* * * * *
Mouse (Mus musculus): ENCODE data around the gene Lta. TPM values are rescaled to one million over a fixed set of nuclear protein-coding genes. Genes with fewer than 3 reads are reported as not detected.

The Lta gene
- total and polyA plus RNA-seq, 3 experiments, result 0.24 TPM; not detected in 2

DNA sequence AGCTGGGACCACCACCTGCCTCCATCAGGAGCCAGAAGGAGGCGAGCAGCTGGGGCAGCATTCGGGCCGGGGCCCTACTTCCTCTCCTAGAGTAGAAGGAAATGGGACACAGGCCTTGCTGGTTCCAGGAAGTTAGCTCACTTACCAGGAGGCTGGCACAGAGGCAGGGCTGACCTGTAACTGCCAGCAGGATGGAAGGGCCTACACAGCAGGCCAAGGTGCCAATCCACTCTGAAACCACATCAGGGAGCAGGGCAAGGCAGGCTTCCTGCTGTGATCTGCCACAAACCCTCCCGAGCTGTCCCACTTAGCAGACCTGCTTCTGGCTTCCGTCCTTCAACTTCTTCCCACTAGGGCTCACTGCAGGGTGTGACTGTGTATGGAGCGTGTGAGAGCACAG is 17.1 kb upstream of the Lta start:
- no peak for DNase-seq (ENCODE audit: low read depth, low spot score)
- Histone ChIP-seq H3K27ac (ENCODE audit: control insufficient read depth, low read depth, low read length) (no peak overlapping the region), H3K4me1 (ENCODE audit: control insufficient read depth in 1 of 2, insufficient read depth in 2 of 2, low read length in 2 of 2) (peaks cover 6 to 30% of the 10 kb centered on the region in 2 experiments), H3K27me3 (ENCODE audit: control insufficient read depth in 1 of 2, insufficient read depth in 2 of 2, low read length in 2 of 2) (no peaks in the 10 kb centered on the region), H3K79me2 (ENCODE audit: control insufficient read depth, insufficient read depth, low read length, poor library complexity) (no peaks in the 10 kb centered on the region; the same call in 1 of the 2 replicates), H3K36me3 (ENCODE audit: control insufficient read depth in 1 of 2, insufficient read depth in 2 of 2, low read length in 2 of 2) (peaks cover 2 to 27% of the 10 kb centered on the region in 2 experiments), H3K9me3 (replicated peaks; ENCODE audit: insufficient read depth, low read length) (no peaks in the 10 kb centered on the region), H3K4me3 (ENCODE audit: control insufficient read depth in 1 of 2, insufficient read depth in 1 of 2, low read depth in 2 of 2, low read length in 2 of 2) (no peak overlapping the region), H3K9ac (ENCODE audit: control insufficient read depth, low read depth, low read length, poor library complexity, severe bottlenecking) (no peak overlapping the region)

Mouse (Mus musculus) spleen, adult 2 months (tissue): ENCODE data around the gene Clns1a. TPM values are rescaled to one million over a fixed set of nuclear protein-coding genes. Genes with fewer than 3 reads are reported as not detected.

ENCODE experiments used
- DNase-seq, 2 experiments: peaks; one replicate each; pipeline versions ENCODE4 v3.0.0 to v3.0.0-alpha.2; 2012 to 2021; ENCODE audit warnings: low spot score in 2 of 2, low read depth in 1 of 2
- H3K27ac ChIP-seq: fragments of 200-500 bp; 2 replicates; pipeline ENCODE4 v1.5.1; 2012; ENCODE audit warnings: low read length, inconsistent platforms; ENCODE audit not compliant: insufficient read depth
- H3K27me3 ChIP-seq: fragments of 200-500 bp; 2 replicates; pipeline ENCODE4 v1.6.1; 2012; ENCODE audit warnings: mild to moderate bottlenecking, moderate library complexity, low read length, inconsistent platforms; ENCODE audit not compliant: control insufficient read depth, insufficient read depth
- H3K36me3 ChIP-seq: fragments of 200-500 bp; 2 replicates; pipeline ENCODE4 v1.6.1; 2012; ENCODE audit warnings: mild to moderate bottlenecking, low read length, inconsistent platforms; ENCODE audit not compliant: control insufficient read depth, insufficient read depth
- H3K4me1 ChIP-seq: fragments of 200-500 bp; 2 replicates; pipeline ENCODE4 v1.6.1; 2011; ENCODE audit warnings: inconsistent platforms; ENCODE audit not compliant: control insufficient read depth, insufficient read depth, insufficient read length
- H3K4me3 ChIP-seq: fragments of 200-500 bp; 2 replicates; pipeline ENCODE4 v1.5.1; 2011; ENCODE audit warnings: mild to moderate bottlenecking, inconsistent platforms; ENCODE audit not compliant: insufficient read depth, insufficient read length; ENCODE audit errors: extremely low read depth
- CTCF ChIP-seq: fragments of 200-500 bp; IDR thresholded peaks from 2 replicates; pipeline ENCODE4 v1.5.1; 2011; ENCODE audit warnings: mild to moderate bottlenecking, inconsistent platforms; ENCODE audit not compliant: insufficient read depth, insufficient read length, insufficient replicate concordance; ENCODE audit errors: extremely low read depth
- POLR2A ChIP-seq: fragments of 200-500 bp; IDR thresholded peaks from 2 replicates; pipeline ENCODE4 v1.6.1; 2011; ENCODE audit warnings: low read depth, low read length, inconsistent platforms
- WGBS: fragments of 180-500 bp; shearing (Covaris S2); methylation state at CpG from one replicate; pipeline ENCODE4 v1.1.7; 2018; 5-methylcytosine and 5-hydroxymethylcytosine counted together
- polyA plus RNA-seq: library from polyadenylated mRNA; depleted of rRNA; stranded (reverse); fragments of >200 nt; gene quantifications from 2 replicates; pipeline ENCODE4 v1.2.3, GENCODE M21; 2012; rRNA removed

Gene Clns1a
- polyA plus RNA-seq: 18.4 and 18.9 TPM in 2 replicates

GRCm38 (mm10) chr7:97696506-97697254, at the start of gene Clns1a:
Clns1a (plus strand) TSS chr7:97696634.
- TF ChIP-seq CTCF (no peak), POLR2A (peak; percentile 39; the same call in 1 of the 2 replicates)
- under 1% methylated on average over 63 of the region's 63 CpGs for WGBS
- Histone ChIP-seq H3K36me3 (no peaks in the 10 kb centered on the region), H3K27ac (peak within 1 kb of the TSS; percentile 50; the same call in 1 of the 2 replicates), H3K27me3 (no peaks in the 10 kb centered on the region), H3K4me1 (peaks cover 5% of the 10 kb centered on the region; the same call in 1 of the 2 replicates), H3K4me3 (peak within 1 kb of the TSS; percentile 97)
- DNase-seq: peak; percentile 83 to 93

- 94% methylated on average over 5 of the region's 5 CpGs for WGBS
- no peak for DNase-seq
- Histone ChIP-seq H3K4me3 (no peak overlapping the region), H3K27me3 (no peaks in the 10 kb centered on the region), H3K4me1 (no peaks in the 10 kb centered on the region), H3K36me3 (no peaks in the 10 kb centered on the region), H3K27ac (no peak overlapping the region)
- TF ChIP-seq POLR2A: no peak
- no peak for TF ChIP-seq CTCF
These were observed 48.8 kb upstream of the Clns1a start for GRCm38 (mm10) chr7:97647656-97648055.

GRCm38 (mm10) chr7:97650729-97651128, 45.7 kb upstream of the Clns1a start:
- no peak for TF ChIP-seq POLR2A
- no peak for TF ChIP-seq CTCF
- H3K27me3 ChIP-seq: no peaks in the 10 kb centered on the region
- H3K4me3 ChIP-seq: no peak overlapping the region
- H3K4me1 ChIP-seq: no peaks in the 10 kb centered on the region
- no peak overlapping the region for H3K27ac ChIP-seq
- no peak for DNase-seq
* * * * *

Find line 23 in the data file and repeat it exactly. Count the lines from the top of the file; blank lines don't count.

- TF ChIP-seq CTCF (no peak), POLR2A (peak; percentile 39; the same call in 1 of the 2 replicates)